Tax Amnesty Program Pulled in Multi-Million Dollar Sellers

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By Ryan Prete

Six retailers with a back tax liability of over $2 million each were among the hundreds of third-party marketplace sellers that applied for the Multistate Tax Commission’s tax amnesty program, according to the director of the MTC’s National Nexus program.

Richard Cram also reported Nov. 15 during the MTC’s Winter Committee Meetings in New Orleans that 200 of the 852 applicants had a four-year back tax liability of over $100,000. He said that third-party sellers on marketplace platforms such as Amazon.com Inc, eBay Inc., and Etsy Inc. were required to provide a four-year back tax liability figure when registering for the program.

“When the program first launched, I thought I would’ve been tickled to death to just get 400 applicants,” Cram said during the Nexus Committee meeting, discussing the volume of sellers that flooded the MTC with applications, especially in the registration period’s final days.

“On the last day of the registration period, we received 196 applications,” Cram said. The single-day total was more than double the amount of applications received by the initiative’s halfway mark in September.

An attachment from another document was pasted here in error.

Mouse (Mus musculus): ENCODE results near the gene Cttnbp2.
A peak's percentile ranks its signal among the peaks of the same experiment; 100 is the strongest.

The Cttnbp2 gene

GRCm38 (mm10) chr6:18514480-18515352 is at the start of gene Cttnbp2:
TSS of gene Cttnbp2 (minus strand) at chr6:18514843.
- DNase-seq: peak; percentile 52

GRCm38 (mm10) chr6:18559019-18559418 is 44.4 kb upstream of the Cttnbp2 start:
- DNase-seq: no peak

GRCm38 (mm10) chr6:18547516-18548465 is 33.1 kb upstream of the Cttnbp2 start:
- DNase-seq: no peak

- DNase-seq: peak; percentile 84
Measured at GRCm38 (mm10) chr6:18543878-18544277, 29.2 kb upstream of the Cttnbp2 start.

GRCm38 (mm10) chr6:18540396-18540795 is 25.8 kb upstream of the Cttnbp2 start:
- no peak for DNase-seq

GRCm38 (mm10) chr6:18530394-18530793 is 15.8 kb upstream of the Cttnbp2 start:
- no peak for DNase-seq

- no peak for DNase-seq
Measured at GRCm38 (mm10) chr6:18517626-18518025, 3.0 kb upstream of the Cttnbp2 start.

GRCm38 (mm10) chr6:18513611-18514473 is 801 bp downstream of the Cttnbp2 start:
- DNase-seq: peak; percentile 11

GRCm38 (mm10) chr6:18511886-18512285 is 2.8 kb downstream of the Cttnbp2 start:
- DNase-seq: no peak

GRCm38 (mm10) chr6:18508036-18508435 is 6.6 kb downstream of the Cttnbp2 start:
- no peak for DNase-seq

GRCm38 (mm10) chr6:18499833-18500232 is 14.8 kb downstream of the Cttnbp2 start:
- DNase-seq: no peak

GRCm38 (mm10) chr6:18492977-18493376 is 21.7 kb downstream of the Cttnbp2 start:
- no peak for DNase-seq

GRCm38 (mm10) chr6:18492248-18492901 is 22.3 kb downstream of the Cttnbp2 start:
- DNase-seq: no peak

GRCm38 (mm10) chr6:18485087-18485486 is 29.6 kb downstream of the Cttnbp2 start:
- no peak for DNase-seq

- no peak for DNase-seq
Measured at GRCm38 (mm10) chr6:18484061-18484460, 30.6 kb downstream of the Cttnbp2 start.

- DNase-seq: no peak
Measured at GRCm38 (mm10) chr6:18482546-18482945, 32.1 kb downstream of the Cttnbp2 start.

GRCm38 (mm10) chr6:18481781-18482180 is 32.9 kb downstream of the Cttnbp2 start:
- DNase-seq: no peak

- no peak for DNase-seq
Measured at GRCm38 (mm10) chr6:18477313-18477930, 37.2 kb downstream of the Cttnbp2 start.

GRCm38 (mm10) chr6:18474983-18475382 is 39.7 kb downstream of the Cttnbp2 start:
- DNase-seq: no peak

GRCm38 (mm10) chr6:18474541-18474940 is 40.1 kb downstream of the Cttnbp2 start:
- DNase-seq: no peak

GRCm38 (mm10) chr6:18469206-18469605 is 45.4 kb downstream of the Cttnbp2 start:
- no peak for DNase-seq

Cram said he would have more information on all sellers’ back tax liabilities in the coming weeks.

The states most often identified in seller applications were Texas and Florida, according to Cram. New Jersey, Tennessee, Kentucky, and North Carolina were also identified in several applications.

“All participating states should see some representation of volume,” Cram said.

Program’s Future Uncertain

Cram said that many of the sellers ignored the four states with lookback periods—Massachusetts, Minnesota, Colorado, and Wisconsin—when registering, and shared concerns that a significant amount of sellers could terminate their application when discovering they may owe money to the jurisdictions.

“In the coming weeks, we will see who of the sellers owing lookback taxes will stick around and how many will follow through and begin collecting and remitting,” he said.

Cram isn’t sure if the program will be offered again. He told Bloomberg Tax that the possibility “hasn’t been discussed at this point. We wanted to make sure we survived this round first.”

One of the program’s biggest challenges has been manpower, an issue present throughout the registration period from Aug. 17 to Nov. 1, according to Cram.

“Getting each seller’s application processed and an agreement drafted for state approval will take some time,” he said. “But we still hope to have a significant amount of sellers collecting and remitting by the original set date of December 1.”

To contact the reporter on this story: Ryan Prete in New Orleans at rprete@bna.com

To contact the editor responsible for this story: Cheryl Saenz at csaenz@bna.com

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